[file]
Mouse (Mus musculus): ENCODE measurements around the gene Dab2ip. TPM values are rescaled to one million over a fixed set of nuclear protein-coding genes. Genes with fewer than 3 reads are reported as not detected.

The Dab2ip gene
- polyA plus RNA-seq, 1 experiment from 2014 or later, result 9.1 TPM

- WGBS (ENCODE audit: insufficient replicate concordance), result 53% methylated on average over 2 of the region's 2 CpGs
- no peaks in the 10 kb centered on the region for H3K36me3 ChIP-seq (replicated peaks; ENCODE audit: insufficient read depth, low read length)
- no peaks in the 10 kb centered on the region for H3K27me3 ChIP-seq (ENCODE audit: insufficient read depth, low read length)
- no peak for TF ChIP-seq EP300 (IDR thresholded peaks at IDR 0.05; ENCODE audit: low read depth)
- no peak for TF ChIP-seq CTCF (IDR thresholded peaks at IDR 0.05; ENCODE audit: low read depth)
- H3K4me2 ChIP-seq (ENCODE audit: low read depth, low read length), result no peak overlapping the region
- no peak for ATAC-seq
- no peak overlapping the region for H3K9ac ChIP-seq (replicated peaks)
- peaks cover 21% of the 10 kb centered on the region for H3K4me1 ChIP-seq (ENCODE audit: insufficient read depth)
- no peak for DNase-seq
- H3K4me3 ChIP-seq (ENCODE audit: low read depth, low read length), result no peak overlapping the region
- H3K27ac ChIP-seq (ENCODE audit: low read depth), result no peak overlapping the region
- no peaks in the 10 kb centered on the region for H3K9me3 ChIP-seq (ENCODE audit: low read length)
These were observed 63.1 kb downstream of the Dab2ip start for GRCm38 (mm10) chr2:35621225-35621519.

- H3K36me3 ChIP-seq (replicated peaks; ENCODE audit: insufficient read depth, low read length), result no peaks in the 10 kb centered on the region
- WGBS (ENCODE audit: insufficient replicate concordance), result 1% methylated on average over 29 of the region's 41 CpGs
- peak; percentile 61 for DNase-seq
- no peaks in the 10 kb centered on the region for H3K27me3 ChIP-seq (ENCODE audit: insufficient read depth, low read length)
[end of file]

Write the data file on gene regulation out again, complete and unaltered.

Mouse (Mus musculus): ENCODE measurements around the gene Dab2ip. TPM values are rescaled to one million over a fixed set of nuclear protein-coding genes. Genes with fewer than 3 reads are reported as not detected.

The Dab2ip gene
- polyA plus RNA-seq, 1 experiment from 2014 or later, result 9.1 TPM

- WGBS (ENCODE audit: insufficient replicate concordance), result 53% methylated on average over 2 of the region's 2 CpGs
- no peaks in the 10 kb centered on the region for H3K36me3 ChIP-seq (replicated peaks; ENCODE audit: insufficient read depth, low read length)
- no peaks in the 10 kb centered on the region for H3K27me3 ChIP-seq (ENCODE audit: insufficient read depth, low read length)
- no peak for TF ChIP-seq EP300 (IDR thresholded peaks at IDR 0.05; ENCODE audit: low read depth)
- no peak for TF ChIP-seq CTCF (IDR thresholded peaks at IDR 0.05; ENCODE audit: low read depth)
- H3K4me2 ChIP-seq (ENCODE audit: low read depth, low read length), result no peak overlapping the region
- no peak for ATAC-seq
- no peak overlapping the region for H3K9ac ChIP-seq (replicated peaks)
- peaks cover 21% of the 10 kb centered on the region for H3K4me1 ChIP-seq (ENCODE audit: insufficient read depth)
- no peak for DNase-seq
- H3K4me3 ChIP-seq (ENCODE audit: low read depth, low read length), result no peak overlapping the region
- H3K27ac ChIP-seq (ENCODE audit: low read depth), result no peak overlapping the region
- no peaks in the 10 kb centered on the region for H3K9me3 ChIP-seq (ENCODE audit: low read length)
These were observed 63.1 kb downstream of the Dab2ip start for GRCm38 (mm10) chr2:35621225-35621519.

- H3K36me3 ChIP-seq (replicated peaks; ENCODE audit: insufficient read depth, low read length), result no peaks in the 10 kb centered on the region
- WGBS (ENCODE audit: insufficient replicate concordance), result 1% methylated on average over 29 of the region's 41 CpGs
- peak; percentile 61 for DNase-seq
- no peaks in the 10 kb centered on the region for H3K27me3 ChIP-seq (ENCODE audit: insufficient read depth, low read length)